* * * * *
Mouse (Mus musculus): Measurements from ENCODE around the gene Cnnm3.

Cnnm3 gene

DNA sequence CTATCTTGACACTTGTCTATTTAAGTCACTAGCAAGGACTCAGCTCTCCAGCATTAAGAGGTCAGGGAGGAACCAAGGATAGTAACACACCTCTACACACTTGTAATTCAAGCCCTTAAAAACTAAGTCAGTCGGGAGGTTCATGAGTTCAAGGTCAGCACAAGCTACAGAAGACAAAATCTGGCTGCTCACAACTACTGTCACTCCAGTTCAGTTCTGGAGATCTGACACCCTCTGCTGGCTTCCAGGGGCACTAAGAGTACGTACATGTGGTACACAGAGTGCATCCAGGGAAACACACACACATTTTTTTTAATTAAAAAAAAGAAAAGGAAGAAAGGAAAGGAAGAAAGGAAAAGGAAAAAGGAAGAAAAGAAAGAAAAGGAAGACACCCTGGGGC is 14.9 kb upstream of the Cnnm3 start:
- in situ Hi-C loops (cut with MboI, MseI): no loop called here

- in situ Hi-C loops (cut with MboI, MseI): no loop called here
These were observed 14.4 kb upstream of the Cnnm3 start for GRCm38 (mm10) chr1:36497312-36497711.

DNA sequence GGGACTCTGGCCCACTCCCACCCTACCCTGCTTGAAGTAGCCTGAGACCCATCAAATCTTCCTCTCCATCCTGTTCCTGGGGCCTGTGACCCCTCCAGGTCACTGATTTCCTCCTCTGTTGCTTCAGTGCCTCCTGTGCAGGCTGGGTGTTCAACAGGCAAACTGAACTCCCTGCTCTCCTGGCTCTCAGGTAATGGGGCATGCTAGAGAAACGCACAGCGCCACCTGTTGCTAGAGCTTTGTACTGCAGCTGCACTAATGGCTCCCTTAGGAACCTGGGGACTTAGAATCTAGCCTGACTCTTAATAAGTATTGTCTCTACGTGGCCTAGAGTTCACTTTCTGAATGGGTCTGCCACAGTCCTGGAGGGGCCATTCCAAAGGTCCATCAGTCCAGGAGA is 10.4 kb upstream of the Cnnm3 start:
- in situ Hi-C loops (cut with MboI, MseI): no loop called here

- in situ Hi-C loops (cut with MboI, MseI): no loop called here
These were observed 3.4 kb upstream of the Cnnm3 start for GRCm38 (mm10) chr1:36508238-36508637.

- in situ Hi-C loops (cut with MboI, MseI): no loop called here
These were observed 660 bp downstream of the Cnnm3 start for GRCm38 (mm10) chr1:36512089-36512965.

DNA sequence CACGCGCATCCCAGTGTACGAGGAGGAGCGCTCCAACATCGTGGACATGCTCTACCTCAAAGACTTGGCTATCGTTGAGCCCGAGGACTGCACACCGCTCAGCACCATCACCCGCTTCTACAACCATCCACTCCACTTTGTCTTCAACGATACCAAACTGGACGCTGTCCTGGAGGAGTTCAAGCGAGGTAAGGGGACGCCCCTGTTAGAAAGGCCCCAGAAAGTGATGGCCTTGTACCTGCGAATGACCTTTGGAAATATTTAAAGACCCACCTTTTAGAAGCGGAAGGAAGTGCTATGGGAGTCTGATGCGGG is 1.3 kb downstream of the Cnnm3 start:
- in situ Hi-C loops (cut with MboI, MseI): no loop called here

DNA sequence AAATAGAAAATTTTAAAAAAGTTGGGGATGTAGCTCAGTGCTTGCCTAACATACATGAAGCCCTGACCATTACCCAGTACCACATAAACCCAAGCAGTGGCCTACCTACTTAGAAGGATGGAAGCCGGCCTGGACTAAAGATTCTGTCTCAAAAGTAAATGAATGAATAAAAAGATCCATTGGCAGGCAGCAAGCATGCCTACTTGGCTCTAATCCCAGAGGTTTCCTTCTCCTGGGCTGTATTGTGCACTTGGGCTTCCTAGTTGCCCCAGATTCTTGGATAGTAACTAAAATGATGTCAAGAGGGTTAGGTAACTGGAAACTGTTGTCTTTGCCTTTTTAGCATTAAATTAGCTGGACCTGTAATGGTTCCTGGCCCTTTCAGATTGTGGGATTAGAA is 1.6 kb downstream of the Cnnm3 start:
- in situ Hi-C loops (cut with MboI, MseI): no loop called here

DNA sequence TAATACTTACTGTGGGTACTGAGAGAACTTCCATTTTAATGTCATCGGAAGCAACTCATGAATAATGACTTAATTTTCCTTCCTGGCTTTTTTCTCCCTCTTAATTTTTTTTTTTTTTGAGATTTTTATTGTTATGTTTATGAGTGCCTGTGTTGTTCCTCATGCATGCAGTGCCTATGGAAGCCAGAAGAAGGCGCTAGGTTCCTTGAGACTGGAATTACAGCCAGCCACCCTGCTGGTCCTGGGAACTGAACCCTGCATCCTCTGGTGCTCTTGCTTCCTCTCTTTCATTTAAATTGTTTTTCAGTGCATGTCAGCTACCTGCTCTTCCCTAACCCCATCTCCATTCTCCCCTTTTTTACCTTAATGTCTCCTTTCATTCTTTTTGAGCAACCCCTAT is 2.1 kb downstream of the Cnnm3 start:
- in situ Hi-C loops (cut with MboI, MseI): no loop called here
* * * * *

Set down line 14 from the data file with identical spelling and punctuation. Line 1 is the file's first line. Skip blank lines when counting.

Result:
- in situ Hi-C loops (cut with MboI, MseI): no loop called here